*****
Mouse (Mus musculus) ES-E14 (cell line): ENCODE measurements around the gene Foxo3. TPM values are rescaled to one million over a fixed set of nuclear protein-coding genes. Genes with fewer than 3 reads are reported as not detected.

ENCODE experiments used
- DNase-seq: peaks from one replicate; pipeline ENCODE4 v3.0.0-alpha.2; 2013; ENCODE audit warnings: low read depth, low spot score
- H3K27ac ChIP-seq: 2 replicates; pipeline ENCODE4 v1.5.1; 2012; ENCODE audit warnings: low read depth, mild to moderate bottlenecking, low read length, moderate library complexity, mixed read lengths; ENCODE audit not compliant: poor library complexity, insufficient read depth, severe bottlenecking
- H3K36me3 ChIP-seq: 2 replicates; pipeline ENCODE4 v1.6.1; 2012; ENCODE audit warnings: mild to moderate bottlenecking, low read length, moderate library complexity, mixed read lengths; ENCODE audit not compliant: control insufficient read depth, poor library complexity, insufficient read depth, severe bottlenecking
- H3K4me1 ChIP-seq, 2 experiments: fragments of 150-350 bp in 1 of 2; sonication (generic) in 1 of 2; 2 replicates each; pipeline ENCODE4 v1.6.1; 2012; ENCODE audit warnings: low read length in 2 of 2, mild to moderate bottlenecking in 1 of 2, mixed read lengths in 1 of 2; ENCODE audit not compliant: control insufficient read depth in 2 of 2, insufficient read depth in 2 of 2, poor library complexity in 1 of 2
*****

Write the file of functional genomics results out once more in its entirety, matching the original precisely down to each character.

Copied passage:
Mouse (Mus musculus) ES-E14 (cell line): ENCODE measurements around the gene Foxo3. TPM values are rescaled to one million over a fixed set of nuclear protein-coding genes. Genes with fewer than 3 reads are reported as not detected.

ENCODE experiments used
- DNase-seq: peaks from one replicate; pipeline ENCODE4 v3.0.0-alpha.2; 2013; ENCODE audit warnings: low read depth, low spot score
- H3K27ac ChIP-seq: 2 replicates; pipeline ENCODE4 v1.5.1; 2012; ENCODE audit warnings: low read depth, mild to moderate bottlenecking, low read length, moderate library complexity, mixed read lengths; ENCODE audit not compliant: poor library complexity, insufficient read depth, severe bottlenecking
- H3K36me3 ChIP-seq: 2 replicates; pipeline ENCODE4 v1.6.1; 2012; ENCODE audit warnings: mild to moderate bottlenecking, low read length, moderate library complexity, mixed read lengths; ENCODE audit not compliant: control insufficient read depth, poor library complexity, insufficient read depth, severe bottlenecking
- H3K4me1 ChIP-seq, 2 experiments: fragments of 150-350 bp in 1 of 2; sonication (generic) in 1 of 2; 2 replicates each; pipeline ENCODE4 v1.6.1; 2012; ENCODE audit warnings: low read length in 2 of 2, mild to moderate bottlenecking in 1 of 2, mixed read lengths in 1 of 2; ENCODE audit not compliant: control insufficient read depth in 2 of 2, insufficient read depth in 2 of 2, poor library complexity in 1 of 2